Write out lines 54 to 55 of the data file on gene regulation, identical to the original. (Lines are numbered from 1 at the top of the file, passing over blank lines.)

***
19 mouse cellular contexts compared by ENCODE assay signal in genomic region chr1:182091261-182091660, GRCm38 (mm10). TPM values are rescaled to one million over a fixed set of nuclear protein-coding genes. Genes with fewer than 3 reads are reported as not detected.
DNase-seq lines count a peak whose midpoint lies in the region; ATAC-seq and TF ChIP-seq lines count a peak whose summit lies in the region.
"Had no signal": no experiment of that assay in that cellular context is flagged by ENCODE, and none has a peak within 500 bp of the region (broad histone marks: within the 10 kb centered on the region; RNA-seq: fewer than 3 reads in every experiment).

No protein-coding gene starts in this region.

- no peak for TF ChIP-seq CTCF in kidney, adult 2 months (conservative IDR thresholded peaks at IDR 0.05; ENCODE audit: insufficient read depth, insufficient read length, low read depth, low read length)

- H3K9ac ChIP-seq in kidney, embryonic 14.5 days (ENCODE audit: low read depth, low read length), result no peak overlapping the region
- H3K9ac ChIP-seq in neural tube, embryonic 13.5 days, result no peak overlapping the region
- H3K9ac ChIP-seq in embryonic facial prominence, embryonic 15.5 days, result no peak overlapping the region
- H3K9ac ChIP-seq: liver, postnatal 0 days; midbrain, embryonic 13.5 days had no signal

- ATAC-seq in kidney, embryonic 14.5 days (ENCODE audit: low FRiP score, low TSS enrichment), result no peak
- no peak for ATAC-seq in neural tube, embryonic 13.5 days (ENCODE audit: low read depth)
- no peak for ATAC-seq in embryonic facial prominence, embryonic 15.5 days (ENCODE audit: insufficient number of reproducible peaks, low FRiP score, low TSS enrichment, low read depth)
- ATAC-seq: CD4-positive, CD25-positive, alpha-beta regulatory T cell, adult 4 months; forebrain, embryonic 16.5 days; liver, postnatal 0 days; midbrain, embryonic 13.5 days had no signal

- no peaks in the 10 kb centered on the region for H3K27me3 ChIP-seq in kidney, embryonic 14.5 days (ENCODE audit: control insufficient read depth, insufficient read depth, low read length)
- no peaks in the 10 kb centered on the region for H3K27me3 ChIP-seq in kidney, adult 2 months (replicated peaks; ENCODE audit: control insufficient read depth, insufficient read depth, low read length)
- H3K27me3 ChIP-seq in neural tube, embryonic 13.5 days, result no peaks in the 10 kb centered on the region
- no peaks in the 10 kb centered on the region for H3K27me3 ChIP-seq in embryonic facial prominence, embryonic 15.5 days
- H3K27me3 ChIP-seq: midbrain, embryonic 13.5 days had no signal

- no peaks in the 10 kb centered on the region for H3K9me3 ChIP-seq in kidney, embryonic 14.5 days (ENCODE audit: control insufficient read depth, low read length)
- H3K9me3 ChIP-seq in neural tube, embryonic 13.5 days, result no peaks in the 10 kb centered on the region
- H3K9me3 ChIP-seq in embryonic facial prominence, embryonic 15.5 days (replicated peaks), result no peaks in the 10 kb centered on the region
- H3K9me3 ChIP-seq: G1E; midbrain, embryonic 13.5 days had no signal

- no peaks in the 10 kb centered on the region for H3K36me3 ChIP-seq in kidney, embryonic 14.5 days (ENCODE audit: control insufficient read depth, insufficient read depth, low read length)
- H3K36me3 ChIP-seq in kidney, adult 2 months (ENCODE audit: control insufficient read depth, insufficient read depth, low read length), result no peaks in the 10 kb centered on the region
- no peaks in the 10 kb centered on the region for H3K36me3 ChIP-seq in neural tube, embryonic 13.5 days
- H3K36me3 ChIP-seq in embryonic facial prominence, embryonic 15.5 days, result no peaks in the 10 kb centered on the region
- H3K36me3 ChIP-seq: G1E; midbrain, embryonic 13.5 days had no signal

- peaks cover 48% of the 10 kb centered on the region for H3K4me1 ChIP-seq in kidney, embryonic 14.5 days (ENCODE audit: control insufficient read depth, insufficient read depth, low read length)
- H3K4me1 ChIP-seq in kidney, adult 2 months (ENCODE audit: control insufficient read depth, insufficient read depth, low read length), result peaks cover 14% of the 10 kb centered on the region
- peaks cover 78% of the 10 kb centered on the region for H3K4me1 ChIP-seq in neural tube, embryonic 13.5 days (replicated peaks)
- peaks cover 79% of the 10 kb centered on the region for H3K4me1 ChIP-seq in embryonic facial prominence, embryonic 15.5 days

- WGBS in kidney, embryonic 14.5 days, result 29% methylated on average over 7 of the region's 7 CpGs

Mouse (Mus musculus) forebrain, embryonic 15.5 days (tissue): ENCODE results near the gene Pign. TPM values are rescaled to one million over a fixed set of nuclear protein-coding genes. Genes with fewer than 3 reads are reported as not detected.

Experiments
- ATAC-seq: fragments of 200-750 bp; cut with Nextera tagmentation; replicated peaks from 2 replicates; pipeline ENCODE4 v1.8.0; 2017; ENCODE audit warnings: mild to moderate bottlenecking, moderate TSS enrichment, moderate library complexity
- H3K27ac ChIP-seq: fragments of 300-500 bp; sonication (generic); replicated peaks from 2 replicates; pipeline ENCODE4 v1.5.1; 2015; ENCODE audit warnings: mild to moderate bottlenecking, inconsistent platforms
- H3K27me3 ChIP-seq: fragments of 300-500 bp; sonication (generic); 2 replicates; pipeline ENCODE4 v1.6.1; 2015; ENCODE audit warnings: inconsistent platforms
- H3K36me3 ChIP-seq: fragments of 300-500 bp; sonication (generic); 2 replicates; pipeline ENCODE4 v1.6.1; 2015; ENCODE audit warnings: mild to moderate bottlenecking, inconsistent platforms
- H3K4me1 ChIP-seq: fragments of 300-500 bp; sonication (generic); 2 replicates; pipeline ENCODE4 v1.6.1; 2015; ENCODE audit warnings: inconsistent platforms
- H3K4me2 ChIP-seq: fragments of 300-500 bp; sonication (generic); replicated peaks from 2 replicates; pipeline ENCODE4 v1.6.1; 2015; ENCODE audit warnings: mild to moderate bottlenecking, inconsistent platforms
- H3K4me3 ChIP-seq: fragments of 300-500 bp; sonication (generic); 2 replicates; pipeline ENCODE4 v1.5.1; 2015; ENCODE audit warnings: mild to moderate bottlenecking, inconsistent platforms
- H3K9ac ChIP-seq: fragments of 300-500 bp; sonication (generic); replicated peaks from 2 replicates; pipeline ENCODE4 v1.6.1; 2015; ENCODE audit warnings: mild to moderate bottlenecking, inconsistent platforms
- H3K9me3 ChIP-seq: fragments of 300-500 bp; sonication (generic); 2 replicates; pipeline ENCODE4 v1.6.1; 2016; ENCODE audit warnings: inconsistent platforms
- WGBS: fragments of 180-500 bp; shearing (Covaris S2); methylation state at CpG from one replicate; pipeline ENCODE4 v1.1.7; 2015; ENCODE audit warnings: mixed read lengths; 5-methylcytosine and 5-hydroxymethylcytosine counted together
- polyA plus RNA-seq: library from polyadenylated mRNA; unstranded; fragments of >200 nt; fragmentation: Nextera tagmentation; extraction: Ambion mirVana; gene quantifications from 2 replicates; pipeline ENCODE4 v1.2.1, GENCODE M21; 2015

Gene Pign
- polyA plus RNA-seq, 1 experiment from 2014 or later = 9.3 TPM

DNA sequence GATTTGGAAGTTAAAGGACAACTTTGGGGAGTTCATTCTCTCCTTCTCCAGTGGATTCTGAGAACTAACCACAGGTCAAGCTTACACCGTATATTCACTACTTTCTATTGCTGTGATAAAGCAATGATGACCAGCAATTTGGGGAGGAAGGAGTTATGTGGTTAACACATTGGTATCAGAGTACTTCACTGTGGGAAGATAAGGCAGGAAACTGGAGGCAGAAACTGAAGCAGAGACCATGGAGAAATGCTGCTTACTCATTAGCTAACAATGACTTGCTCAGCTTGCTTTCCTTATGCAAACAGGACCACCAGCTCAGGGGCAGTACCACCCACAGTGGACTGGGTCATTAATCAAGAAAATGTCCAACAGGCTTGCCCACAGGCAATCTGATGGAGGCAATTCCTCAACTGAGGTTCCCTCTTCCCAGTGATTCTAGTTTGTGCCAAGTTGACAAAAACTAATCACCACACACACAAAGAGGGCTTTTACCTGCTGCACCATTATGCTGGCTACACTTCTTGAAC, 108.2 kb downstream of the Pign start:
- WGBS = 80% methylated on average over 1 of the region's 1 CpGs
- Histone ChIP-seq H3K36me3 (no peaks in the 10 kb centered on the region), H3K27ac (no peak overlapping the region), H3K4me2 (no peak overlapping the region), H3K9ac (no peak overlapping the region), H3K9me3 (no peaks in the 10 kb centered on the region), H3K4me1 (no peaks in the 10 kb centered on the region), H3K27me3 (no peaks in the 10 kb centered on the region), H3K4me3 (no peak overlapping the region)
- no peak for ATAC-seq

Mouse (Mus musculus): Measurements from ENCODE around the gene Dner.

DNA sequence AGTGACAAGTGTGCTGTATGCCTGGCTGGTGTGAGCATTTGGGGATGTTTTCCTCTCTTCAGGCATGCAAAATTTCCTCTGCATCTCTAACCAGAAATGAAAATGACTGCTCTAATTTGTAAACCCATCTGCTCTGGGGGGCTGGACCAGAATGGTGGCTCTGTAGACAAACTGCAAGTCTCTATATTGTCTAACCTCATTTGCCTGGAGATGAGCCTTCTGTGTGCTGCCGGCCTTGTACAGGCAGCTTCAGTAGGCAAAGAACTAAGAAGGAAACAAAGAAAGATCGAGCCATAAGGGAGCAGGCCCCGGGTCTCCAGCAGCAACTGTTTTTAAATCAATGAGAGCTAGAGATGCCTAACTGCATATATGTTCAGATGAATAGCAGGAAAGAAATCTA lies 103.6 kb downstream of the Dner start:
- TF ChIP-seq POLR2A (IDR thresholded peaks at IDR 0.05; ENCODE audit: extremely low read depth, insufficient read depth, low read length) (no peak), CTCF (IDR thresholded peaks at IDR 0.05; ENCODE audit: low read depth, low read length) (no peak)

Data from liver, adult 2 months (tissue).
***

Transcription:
- TF ChIP-seq POLR2A (IDR thresholded peaks at IDR 0.05; ENCODE audit: extremely low read depth, insufficient read depth, low read length) (no peak), CTCF (IDR thresholded peaks at IDR 0.05; ENCODE audit: low read depth, low read length) (no peak)

Data from liver, adult 2 months (tissue).